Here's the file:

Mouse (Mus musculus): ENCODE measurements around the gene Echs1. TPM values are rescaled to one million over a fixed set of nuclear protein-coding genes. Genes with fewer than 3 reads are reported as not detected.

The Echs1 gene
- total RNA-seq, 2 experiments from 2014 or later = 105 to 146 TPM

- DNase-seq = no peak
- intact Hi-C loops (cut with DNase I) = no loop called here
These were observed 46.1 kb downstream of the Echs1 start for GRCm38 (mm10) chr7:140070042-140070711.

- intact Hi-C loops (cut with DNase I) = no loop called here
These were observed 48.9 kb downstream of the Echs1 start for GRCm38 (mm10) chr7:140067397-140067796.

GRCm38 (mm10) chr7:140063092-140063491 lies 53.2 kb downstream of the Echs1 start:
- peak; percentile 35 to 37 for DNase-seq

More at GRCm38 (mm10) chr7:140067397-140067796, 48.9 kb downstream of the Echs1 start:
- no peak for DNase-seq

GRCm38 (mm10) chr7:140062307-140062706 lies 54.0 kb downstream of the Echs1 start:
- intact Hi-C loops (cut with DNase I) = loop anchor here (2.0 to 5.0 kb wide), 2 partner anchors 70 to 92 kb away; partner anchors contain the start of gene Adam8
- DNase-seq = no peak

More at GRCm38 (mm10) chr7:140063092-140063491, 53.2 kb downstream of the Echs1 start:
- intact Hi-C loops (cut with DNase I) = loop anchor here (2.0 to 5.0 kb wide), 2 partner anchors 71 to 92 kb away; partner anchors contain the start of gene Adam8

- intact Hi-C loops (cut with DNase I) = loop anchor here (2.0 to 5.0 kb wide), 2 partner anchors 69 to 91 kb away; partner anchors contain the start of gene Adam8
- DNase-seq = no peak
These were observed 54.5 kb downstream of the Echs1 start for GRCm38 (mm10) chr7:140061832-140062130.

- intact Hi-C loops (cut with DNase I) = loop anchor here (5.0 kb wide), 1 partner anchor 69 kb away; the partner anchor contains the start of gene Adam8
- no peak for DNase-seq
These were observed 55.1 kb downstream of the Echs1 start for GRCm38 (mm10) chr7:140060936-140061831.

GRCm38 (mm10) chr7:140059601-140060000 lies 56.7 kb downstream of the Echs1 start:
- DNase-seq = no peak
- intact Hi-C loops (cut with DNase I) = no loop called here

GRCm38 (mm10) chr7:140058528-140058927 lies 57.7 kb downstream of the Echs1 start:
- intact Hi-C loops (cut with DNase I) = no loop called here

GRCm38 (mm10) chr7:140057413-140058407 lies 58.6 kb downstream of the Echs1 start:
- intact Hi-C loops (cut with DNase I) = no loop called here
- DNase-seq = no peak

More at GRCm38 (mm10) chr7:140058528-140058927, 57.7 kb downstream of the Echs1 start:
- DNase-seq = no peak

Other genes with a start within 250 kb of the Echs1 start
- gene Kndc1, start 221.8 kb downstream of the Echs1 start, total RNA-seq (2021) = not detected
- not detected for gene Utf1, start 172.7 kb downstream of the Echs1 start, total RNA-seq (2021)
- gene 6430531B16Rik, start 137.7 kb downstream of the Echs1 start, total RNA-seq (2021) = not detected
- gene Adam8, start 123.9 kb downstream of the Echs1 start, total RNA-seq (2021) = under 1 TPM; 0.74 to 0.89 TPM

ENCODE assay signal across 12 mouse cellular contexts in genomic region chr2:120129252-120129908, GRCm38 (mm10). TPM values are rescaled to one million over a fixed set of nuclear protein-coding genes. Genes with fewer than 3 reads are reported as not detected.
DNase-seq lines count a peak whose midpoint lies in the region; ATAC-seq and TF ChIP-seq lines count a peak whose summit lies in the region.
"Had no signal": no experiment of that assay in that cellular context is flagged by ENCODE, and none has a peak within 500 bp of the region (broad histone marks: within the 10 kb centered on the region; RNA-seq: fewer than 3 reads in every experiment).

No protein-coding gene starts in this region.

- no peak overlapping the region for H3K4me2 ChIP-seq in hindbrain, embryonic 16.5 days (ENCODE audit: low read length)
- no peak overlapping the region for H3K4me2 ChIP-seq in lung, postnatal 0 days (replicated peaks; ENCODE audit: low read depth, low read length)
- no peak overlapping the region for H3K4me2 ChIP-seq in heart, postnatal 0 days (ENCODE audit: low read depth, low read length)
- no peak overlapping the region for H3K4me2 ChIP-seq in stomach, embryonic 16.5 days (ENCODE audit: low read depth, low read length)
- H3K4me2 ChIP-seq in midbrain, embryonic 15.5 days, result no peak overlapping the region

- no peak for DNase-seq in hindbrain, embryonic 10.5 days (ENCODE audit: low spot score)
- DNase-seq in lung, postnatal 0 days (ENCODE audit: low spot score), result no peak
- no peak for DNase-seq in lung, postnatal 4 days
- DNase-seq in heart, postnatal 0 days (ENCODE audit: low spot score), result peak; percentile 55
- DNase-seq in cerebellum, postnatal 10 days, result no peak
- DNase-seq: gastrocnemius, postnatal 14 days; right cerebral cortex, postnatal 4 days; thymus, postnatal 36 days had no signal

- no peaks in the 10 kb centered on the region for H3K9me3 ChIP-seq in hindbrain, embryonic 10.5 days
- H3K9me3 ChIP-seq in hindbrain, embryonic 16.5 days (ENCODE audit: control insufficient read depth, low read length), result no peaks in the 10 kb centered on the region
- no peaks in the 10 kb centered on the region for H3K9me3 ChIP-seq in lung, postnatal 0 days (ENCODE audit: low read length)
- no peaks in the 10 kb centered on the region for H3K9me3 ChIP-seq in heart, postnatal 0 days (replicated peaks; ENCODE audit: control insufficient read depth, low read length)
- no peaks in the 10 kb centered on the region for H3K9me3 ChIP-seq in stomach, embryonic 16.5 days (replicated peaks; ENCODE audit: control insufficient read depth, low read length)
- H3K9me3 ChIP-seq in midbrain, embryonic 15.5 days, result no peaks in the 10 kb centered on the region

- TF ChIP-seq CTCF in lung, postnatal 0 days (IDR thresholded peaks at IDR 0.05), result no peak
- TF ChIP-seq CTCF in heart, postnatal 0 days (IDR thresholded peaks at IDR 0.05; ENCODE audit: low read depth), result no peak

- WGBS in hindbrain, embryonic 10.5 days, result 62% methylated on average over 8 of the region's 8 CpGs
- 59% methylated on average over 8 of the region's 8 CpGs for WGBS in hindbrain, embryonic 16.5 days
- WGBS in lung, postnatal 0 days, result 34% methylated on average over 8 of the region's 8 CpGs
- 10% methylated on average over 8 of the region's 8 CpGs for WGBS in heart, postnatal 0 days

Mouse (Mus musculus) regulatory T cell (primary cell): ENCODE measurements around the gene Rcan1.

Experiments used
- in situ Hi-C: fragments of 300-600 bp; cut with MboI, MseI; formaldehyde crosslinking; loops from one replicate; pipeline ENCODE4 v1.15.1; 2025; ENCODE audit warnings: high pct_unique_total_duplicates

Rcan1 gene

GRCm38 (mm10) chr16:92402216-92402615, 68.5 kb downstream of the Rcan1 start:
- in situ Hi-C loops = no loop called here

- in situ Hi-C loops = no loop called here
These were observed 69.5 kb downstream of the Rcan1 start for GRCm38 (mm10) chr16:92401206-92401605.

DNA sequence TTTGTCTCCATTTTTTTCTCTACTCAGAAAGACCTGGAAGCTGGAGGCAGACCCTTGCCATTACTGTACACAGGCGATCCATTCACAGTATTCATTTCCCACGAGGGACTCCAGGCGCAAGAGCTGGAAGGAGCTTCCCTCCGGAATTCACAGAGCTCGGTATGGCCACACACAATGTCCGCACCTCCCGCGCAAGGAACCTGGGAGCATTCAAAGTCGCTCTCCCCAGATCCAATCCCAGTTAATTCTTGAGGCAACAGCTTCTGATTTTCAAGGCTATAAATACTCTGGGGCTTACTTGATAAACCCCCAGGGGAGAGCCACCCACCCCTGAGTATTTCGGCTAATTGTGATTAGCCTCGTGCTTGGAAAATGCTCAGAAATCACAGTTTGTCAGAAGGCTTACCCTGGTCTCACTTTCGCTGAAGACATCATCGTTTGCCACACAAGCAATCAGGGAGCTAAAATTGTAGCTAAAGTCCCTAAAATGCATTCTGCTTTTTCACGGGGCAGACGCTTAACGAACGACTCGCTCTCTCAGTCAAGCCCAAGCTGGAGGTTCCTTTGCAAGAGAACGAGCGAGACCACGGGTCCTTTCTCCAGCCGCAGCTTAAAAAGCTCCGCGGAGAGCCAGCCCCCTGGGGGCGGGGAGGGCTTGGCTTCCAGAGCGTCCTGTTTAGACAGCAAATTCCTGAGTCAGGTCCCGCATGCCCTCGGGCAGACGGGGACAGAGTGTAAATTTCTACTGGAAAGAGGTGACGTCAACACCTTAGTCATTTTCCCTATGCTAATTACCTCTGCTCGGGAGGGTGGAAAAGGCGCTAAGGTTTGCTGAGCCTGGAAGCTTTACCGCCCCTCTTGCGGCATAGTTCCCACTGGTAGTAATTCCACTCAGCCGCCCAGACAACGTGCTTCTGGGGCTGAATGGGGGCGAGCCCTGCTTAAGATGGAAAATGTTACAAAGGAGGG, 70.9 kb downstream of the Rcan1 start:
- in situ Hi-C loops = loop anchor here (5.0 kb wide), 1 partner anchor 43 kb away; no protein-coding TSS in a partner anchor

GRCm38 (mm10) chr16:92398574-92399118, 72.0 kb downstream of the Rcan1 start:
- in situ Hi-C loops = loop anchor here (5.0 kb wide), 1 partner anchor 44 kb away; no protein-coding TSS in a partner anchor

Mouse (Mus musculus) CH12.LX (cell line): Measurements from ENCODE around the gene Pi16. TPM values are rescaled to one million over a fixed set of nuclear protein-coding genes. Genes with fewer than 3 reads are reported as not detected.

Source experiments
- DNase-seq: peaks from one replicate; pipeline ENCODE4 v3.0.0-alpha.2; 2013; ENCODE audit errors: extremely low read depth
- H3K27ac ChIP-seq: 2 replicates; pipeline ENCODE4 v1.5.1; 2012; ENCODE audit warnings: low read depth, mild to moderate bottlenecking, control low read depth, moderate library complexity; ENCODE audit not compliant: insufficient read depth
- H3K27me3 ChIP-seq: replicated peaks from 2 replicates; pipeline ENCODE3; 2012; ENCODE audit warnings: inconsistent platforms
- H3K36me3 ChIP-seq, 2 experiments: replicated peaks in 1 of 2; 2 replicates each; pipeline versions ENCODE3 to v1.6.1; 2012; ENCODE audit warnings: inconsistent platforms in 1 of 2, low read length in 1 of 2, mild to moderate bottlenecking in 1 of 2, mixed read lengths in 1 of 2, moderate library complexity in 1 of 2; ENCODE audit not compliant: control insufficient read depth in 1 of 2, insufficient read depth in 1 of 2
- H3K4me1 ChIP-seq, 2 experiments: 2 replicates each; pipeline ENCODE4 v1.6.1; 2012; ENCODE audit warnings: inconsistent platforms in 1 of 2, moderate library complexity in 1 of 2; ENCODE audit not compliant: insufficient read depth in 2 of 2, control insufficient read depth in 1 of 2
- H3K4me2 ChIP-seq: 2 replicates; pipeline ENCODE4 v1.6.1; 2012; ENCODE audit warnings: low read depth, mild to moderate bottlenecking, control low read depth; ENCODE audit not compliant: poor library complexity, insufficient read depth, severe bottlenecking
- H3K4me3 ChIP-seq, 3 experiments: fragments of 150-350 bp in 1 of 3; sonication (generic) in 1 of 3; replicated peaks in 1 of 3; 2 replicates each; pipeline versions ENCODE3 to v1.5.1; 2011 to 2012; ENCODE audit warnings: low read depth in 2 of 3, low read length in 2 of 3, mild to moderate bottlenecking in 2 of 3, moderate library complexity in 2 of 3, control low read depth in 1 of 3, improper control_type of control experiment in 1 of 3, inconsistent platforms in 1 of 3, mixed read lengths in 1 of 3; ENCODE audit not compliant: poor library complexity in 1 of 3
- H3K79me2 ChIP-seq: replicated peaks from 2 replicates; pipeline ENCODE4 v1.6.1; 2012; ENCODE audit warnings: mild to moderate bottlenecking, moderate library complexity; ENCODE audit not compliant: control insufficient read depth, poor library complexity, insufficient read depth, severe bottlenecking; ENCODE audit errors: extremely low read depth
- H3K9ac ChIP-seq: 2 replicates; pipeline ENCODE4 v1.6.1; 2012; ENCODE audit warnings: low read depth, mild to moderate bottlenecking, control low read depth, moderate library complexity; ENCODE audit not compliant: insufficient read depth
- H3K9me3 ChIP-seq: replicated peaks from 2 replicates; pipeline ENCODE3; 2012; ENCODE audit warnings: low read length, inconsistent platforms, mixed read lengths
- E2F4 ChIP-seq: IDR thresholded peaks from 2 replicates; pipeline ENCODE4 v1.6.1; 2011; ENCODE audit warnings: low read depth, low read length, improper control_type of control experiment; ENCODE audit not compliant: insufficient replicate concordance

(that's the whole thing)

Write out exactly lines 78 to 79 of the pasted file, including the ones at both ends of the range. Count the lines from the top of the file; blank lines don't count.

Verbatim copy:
Mouse (Mus musculus) CH12.LX (cell line): Measurements from ENCODE around the gene Pi16. TPM values are rescaled to one million over a fixed set of nuclear protein-coding genes. Genes with fewer than 3 reads are reported as not detected.

Source experiments